Much has been written about Chattanooga’s transformation in the last thirty years—how it went from struggling post-industrial town to booming tech hub and bona fide outdoor epicenter. Outlets from The New York Times to Business Insider to Travel and Leisure have covered the Scenic City’s seismic metamorphosis. For me, a 29-year-old copywriter born and raised here, who now writes about travel and the outdoors for a living, this coverage was only a matter of time.
These days, Chattanooga possesses the easy, slow charm of a history-rich southern town mixed with the bustling cosmopolitan energy of a modern city. Here’s how to make the most of your visit, according to a lifelong local.
What to Do
When they say Chattanooga is a great outdoor town, boy do they mean it. In the summer, the city boasts world-class mountain biking, hiking, trail running, and stand-up paddleboarding. In winter, there’s incredible sandstone rock climbing and whitewater paddling. Most of the hiking in the city is concentrated in two areas: Lookout Mountain and Signal Mountain. Both have tons of trails, and both are located just twenty minutes outside the city center.
On Lookout, the go-to hike is Cravens House to Sunset Rock. It’s a three-mile round-trip route that provides sprawling views of towering sandstone cathedrals, Lookout Valley, Raccoon Mountain, and once at the summit downtown Chattanooga.
On Signal, the hike of choice is the 5.8-mile round-trip route from Signal Point to Edward’s Point. You’ll see breathtaking views including a beautiful vista of a distant waterfall from the Julia Falls Overlook about a mile in, and experience a fun, wobbly jaunt over a swinging bridge that crosses over Middle Creek Gorge.
The most intimate way to experience any new city is by walking. Thankfully, Chattanooga has a number of diverse downtown pockets, each of which offers a distinctly different lens through which to experience the city.
The Walking Bridge
The most iconic walk in Chattanooga is the Walnut Street Bridge (or “Walking Bridge”), which is one of the world’s longest pedestrian-only bridges. To make the most of it, start in the Bluff View Art District to begin your half-mile stroll across the bridge, which offers spectacular views on all sides. Once across, stroll Frazier Avenue, where there are cute shops, a bookstore, a German brewpub, and a number of other restaurants.
Is That the Chattanooga Choo Choo?
In Chattanooga’s Southside, the most notable attraction is the Chattanooga Choo Choo, a gorgeous train station housed in a historic building from 1906. The space has been completely transformed in recent years and features everything from train-car bars and spacious cafés, to comedy stages and a guitar museum. Be sure to peruse the premises while enjoying open container policies in the Glen Miller outdoor gardens.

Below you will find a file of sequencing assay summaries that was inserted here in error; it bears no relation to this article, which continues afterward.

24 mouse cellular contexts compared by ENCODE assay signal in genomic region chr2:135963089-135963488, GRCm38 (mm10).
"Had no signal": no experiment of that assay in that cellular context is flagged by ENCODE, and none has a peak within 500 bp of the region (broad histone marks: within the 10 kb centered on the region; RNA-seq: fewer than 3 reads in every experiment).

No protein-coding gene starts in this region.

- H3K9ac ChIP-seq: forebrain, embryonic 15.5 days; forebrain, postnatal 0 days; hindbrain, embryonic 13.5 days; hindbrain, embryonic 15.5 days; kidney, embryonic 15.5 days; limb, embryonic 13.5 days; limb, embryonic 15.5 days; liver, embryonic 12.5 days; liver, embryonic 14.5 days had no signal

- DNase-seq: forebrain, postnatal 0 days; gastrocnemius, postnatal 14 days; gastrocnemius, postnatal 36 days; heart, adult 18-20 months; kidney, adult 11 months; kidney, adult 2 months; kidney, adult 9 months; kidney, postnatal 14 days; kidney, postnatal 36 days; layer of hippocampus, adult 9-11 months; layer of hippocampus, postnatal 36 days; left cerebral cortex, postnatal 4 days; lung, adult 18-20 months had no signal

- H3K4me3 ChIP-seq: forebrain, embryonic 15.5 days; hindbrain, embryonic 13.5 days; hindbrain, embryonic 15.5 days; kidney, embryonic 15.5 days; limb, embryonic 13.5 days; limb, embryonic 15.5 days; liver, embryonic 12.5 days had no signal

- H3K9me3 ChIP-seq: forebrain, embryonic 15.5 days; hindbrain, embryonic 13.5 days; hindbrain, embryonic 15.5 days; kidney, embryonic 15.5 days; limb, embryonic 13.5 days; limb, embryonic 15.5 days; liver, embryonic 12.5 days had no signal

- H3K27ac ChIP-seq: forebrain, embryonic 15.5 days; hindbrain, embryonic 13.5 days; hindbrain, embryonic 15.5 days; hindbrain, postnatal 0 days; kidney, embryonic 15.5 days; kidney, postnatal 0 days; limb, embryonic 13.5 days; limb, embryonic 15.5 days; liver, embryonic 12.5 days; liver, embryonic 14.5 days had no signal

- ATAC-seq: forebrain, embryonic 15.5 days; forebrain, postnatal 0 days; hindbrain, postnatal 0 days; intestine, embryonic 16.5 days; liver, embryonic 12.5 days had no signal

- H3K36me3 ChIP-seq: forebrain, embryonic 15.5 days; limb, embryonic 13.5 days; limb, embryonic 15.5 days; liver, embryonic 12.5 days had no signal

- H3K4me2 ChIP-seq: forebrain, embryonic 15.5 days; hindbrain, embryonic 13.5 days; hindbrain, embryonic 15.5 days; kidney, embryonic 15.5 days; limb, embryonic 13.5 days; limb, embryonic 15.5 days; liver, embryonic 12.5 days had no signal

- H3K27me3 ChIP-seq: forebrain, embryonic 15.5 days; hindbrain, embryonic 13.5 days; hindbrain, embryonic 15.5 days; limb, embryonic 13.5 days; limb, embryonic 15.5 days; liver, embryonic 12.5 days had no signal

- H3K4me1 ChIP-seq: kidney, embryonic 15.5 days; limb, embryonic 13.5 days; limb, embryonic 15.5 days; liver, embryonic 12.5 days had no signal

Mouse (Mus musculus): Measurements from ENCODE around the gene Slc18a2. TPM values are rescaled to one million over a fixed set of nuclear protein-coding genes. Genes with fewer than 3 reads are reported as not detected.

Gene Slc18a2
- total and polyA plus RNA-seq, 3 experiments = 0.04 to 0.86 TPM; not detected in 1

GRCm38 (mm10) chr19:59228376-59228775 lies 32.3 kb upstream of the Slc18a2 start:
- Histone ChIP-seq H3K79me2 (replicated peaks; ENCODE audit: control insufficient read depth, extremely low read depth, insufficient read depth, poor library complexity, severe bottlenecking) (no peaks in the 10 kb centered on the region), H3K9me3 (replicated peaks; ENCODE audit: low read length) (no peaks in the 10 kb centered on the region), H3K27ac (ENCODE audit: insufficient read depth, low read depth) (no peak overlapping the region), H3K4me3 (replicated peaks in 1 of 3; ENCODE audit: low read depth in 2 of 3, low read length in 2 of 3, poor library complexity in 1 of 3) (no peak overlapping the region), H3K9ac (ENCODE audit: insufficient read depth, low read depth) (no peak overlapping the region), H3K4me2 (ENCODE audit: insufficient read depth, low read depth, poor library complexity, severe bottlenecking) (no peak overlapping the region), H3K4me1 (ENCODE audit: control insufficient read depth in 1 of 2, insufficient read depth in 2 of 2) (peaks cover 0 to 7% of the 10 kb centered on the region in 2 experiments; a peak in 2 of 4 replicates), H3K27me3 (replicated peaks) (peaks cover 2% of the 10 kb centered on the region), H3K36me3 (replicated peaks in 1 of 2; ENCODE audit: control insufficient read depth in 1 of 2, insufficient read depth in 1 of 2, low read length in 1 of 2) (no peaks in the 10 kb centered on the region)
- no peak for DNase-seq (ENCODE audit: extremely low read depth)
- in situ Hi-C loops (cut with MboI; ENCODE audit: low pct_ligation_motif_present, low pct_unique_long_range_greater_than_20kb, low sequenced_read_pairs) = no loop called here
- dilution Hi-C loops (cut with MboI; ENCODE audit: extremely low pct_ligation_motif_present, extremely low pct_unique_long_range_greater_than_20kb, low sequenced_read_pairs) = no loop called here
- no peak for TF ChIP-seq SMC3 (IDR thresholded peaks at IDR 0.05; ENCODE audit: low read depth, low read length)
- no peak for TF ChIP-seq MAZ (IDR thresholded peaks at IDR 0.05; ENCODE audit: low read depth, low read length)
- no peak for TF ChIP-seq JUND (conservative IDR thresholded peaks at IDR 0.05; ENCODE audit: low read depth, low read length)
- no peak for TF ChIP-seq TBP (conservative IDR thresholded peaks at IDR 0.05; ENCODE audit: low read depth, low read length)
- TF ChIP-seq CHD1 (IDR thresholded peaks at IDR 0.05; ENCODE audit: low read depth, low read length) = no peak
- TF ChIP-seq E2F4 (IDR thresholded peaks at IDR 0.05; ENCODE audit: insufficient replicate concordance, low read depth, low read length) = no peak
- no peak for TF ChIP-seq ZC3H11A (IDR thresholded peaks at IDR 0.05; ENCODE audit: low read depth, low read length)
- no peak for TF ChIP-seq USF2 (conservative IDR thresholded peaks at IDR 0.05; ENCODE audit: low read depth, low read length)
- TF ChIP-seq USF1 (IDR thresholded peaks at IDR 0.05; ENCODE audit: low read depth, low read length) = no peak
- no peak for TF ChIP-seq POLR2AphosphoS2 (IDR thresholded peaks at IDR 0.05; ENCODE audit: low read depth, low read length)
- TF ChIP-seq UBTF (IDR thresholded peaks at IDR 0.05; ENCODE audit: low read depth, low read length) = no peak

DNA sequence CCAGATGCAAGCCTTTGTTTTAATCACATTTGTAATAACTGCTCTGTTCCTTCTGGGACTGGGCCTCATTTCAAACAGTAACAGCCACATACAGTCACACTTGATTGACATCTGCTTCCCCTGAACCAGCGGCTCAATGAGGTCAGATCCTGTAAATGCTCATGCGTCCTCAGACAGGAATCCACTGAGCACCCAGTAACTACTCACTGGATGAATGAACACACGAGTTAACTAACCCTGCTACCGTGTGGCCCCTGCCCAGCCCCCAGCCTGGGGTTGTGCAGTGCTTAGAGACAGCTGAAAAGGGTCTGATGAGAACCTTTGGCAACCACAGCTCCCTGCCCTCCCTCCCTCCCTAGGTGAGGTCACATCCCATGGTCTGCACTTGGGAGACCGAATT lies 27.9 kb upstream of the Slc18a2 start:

The New Block on the Block
Chattanooga’s newest downtown neighborhood, West Village, shouldn’t be missed. For families, there are all sorts of events that take place throughout the year—from light shows to art exhibits. For younger folks looking for entertaining nightlife, there are a handful of notable thrills, including The Westin Hotel which is home to one of Chattanooga’s premier rooftop bars.
The Brewpub Corridor
Located near the college campus of UTC, the historic MLK Boulevard area has in recent years experienced a [beer-fueled] renaissance. Once a groovy epicenter for blues and jazz in the 1920s, the area is now home to a number of bars and breweries, worthy of a self-guided crawl. Don’t miss Oddstory Brewing with its inventive brews and frequent live music, Hutton and Smith, a tiny space big on fun, or The Bitter Alibi, a divey basement bar. Nearby to MLK is Chestnut Street, another newly revitalized strip with cozy bars, like The Mad Priest, and a telephone-booth style speakeasy, Unknown Caller.
What to Eat and Drink
The food and drink scene in Chattanooga has skyrocketed in recent years. There’s a veritable smorgasbord of options, from James Beard-nominated restaurants to down-home burger joints to new-wave vegan and vegetarian options.
Start your morning off right at one of the many craft coffee joints dotted all over the city. Notable mentions are Velo, Mean Mug (two locations), Goodman’s, +Coffee, and The Frothy Monkey. If you are looking for something a bit heftier head to The Daily Ration in the North Shore, which has a great outdoor patio. For an upscale array of oysters, pastry platters, and fried chicken sandwiches, make a visit to Easy Bistro.
For lunch and dinner options Lupi’s is the bona fide incumbent for pizza. But newcomers Community Pie and Fiamma are not far behind. Mojo Burrito is Chattanooga’s original burrito joint, and for tacos, head to Taqueria Jalisco or Taco Mamacita. If you just want a burger there are two local favorites, Main Street Meats and The Tremont Tavern. The former might take the patty, er, cake for pure quality and taste, but the latter’s atmosphere is unbeatable. Finally, Alleia, the Tuscan love child of James Beard-nominated chef Daniel Lindley, is for fine Italian dining.
There is no shortage of options for places to grab a drink in this city either, it just depends on what you are in the mood for. The Flying Squirrel has friendly waitstaff and addicting garlic fries. Another option is Tremont Tavern, a neighborhood pub with long beer lists, and an even longer list of regulars who come in weekly for burgers, beer, and camaraderie.
If you’re worried you won’t be able to experience the bounty of Chattanooga in a single weekend, that’s fair. I can confirm even a lifetime in the city won’t be enough to accomplish all there is to do. Happy Travels!